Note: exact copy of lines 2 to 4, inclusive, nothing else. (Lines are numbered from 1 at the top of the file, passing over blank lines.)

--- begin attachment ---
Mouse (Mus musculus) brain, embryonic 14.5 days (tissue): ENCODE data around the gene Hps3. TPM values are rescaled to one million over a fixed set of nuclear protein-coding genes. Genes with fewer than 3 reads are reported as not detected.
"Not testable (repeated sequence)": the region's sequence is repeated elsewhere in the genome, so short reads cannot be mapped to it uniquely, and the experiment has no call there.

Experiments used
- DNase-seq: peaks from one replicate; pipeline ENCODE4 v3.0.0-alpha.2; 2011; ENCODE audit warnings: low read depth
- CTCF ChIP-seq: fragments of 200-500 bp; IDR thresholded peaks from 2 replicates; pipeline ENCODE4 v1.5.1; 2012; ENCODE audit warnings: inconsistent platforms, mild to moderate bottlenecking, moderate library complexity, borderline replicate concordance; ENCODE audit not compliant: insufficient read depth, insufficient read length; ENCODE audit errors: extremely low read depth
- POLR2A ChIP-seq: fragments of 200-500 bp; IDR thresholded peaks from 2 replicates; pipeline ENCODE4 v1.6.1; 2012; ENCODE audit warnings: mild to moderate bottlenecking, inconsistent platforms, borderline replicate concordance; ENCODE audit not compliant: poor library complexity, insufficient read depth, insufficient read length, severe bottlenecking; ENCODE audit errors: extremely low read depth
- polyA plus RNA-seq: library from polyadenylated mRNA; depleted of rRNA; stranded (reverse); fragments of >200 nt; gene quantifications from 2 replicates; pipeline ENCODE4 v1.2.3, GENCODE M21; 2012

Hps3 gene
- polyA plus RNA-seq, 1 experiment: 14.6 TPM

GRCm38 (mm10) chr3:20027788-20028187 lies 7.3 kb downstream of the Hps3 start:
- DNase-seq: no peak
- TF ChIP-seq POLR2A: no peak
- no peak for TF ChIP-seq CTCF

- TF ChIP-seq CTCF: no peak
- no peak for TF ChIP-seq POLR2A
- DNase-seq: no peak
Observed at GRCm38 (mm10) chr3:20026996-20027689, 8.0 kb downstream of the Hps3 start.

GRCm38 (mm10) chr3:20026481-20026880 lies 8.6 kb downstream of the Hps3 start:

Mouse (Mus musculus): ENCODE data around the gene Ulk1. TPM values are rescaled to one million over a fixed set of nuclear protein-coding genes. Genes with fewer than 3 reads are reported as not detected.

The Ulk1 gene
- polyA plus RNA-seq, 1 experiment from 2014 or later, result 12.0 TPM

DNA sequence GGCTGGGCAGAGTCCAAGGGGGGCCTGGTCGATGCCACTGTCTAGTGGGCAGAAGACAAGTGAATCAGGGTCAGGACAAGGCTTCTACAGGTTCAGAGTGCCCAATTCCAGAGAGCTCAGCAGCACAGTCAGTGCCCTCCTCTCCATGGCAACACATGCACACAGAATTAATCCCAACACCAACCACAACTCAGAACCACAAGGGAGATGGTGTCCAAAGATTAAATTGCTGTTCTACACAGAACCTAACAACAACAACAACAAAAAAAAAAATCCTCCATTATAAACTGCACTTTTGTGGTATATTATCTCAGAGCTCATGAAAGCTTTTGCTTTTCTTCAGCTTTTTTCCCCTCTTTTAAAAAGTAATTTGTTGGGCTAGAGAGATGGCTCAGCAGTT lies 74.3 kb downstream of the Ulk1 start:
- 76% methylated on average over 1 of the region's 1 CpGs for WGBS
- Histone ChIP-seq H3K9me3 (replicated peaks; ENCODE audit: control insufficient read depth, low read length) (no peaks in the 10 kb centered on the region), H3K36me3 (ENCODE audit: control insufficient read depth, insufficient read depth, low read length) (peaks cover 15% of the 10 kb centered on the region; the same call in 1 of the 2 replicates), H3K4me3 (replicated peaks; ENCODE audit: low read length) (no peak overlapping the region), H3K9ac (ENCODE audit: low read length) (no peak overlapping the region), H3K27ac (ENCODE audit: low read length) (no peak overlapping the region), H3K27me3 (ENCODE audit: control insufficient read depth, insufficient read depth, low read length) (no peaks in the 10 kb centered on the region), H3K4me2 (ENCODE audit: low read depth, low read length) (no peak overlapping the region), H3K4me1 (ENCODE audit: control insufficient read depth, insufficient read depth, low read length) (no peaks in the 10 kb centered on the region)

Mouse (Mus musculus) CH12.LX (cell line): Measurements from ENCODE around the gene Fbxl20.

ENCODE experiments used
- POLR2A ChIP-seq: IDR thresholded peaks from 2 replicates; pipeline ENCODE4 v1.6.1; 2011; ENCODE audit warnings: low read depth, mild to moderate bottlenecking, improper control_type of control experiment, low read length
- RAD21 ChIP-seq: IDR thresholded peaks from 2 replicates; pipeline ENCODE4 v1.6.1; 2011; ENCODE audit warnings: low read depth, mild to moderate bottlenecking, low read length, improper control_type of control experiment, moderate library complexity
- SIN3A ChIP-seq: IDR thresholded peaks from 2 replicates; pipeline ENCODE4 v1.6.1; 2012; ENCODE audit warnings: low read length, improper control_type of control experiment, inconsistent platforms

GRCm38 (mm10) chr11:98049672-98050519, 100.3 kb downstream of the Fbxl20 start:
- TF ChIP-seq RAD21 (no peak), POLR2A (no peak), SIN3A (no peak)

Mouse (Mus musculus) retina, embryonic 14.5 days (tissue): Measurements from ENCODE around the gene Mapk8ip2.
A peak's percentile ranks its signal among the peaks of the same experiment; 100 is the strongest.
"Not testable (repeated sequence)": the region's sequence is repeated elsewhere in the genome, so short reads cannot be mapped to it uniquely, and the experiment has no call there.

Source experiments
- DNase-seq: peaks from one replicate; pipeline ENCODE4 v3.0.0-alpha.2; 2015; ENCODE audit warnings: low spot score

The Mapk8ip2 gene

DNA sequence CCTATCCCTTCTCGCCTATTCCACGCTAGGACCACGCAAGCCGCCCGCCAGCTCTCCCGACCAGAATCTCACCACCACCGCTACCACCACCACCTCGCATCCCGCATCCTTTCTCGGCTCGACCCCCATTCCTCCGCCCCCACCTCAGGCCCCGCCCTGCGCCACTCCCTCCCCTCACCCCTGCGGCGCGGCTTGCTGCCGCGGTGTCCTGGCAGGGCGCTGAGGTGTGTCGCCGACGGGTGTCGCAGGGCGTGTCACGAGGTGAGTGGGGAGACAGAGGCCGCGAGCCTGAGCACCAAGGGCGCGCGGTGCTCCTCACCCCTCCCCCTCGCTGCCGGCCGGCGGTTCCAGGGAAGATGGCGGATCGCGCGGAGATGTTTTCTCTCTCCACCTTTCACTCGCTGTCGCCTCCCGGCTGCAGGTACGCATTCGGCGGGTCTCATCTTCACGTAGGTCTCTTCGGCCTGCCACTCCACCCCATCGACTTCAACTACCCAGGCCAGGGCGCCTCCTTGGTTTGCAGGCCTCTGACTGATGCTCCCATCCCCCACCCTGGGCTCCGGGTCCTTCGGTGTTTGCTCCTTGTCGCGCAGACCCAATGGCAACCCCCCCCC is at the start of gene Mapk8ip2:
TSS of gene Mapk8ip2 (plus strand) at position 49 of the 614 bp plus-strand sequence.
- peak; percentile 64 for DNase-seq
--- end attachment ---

"Not testable (repeated sequence)": the region's sequence is repeated elsewhere in the genome, so short reads cannot be mapped to it uniquely, and the experiment has no call there.

Experiments used
- DNase-seq: peaks from one replicate; pipeline ENCODE4 v3.0.0-alpha.2; 2011; ENCODE audit warnings: low read depth